Shingles is a painful, blistering rash that often develops in a stripe that wraps around one side of the body or face. Besides the rash, symptoms include fever, headache, and chills. But mainly, you hear about the rash because it HURTS!
If you’re over 50, the shingles vaccine Shingrix can help you avoid this super painful condition. And you might be surprised to learn who should get it:
If you already got the one-dose shingles vaccine (Zostavax), it’s time to upgrade to the newer model, Shingrix.
If you previously couldn’t get the shingles shot because you are immunocompromised, you can and should get the new one, Shingrix.
You should also get the shingles vaccine if you’ve had shingles.
You should also get the shingles vaccine if you don’t remember having chickenpox.
The varicella vaccine (aka chickenpox) for children will prevent shingles later in life. This one is often combined with the measles-mumps-rubella vaccine and given around ages 1 and 5.
Symptoms, treatment, & epidemiology
Early shingles symptoms include tingling, burning, itching, or shooting pain in a localized area. Then after 1-14 days, a blistery rash appears. The blisters will scab over after about a week.
Shingles is treated with antiviral medication (which can shorten how long your illness lasts) and with pain relievers. The antivirals are most effective when they’re started early on, so don’t wait for it to get better on it’s own before seeking help.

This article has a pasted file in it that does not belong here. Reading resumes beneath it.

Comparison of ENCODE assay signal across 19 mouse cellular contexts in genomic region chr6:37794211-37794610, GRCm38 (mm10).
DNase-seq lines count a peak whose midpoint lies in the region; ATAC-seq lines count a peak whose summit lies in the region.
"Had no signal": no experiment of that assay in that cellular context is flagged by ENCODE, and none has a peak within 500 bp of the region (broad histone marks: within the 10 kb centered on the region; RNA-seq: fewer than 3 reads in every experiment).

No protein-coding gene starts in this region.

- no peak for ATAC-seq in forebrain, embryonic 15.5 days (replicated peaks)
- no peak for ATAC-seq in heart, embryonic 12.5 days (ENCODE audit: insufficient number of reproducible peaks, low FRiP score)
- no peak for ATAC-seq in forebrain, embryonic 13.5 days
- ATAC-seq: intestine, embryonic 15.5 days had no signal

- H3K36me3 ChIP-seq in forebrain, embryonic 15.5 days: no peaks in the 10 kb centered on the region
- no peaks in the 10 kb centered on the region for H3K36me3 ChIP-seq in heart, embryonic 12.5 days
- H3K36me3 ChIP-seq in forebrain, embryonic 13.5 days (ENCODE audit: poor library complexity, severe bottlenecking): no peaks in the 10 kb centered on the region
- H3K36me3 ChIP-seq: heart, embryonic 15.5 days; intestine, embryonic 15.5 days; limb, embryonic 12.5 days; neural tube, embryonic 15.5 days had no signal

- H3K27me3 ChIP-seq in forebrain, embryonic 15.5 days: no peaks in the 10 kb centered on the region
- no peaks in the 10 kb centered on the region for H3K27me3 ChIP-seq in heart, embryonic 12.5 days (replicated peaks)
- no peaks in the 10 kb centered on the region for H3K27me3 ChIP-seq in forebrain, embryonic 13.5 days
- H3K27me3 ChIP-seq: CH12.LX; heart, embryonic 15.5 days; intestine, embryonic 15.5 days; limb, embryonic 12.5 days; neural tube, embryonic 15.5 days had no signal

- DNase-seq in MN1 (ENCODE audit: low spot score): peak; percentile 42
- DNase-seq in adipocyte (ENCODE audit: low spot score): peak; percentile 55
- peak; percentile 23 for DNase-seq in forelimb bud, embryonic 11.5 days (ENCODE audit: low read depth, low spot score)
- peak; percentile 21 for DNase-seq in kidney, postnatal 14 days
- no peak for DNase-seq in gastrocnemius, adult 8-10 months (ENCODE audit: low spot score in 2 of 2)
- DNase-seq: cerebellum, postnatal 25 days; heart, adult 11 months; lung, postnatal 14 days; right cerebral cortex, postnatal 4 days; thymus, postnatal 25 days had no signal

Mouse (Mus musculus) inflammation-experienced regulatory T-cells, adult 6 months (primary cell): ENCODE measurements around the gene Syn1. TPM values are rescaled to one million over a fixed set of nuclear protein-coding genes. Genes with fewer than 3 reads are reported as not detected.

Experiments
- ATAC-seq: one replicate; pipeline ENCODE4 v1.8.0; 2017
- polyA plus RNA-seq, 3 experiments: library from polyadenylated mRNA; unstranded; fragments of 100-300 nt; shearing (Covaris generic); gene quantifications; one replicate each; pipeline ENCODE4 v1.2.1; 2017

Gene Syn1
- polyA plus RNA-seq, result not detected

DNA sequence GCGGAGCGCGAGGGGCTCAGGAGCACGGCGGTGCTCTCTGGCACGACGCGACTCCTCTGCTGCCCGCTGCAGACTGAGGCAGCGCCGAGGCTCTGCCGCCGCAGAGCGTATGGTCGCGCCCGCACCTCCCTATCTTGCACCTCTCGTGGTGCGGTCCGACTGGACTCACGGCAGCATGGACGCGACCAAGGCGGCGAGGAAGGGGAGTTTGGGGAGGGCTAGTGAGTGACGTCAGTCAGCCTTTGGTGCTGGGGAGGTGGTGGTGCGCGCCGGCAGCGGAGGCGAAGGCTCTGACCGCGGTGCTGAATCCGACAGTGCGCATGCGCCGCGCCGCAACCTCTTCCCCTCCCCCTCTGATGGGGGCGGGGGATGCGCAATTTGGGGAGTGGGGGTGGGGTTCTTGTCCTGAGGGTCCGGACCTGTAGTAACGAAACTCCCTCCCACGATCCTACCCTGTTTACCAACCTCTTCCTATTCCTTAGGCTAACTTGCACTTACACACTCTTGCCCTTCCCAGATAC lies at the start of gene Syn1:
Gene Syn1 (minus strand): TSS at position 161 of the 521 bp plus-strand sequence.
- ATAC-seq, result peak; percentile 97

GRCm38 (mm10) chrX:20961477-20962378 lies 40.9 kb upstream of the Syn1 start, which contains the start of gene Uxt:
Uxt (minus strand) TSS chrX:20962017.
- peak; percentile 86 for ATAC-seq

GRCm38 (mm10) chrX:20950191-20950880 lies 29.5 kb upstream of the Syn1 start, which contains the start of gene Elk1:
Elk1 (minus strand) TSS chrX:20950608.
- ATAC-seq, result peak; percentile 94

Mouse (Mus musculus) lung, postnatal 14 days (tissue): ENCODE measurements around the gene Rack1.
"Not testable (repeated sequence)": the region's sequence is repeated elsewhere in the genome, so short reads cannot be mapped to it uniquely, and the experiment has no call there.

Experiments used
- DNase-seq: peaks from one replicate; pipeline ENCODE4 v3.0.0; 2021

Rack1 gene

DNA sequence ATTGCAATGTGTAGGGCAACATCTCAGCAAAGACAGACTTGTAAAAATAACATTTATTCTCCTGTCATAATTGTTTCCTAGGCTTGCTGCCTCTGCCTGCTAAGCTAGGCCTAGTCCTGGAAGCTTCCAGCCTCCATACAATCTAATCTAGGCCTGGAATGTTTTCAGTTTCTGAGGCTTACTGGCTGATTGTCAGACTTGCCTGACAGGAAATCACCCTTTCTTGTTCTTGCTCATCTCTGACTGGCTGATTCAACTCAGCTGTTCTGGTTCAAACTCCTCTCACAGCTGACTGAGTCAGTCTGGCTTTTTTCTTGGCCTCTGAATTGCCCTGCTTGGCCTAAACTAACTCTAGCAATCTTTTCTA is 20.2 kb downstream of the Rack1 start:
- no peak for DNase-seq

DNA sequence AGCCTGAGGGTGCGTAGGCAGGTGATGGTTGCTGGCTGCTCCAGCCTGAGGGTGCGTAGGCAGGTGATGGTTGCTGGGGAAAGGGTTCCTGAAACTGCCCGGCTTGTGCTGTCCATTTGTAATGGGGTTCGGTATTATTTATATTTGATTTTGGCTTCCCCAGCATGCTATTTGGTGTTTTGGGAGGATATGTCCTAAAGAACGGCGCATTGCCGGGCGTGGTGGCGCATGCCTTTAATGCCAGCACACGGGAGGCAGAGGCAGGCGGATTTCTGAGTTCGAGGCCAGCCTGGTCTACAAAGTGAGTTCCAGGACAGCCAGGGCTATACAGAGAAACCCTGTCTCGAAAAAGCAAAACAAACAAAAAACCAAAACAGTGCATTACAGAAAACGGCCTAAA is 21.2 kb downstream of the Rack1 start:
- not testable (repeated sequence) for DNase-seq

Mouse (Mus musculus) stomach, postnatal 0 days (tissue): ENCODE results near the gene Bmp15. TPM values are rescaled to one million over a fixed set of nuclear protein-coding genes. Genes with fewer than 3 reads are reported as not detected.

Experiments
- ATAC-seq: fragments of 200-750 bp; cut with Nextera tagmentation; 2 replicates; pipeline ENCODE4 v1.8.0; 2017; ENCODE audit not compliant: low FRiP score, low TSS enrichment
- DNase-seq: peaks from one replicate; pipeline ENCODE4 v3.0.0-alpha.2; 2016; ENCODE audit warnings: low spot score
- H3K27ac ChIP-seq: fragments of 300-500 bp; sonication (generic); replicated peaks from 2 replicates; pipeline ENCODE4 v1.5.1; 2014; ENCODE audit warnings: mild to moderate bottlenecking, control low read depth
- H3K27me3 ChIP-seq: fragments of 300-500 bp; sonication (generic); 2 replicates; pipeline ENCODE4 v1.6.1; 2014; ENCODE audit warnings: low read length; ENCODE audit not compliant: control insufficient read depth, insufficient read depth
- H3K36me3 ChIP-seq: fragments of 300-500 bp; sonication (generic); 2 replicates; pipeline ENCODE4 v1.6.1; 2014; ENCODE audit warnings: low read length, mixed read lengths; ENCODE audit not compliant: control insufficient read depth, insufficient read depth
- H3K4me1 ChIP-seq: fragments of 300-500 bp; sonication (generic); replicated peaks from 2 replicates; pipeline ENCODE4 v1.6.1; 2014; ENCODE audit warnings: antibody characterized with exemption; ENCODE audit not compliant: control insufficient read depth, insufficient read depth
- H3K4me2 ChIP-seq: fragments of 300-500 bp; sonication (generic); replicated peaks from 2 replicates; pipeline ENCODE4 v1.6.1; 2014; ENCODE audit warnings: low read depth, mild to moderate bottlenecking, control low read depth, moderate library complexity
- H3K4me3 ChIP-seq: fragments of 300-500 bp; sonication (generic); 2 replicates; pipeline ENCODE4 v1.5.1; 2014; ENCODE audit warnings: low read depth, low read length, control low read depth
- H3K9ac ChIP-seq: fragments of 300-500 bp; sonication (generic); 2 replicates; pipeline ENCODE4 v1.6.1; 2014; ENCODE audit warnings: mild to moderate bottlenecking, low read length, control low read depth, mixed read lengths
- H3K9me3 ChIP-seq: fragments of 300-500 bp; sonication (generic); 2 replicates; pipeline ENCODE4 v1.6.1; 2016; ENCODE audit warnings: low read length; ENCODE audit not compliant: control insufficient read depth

1 in 3 adults will get shingles at some point in their lives. Some people are hospitalized with shingles, particularly when it attacks the nerves of the eye, ear, brain, or lungs. 10-15% of people who get shingles have nerve pain for weeks, months, or even longer after a shingles attack. This is called postherpetic neuralgia.
Shingles: deep cover agent
Shingles has a weird and interesting infection pattern. Although it’s caused by a virus, It’s not a new infection at all. It’s a re-emergence of an infection you had as a kid: chickenpox.
When you had chickenpox (and you almost certainly did, if you were born before about 1995 in the United States), the varicella zoster virus caused an itchy full-body rash, fever, tiredness, headache, and other typical virus symptoms.
After that initial infection starts to resolve, the varicella zoster virus does not completely go away. It hides out *in your nerves*, going into a dormant state and evading detection by your immune system. Often for decades.
At some point, your body’s defenses against the dormant virus weaken and it comes roaring back. The shingles rash appears in stripes on the body because the varicella zoster virus is re-emerging from a single nerve pathway to the section of skin it serves–called a dermatome.
Is shingles contagious?
Yes and no. You cannot get shingles per se from someone with shingles. However, a person with shingles IS shedding the varicella zoster virus, and can give chickenpox to someone who has never had it before! So if you have shingles, avoid babies who are too young to get the varicella vaccine and anyone who has never had chickenpox.
Who is at risk for shingles?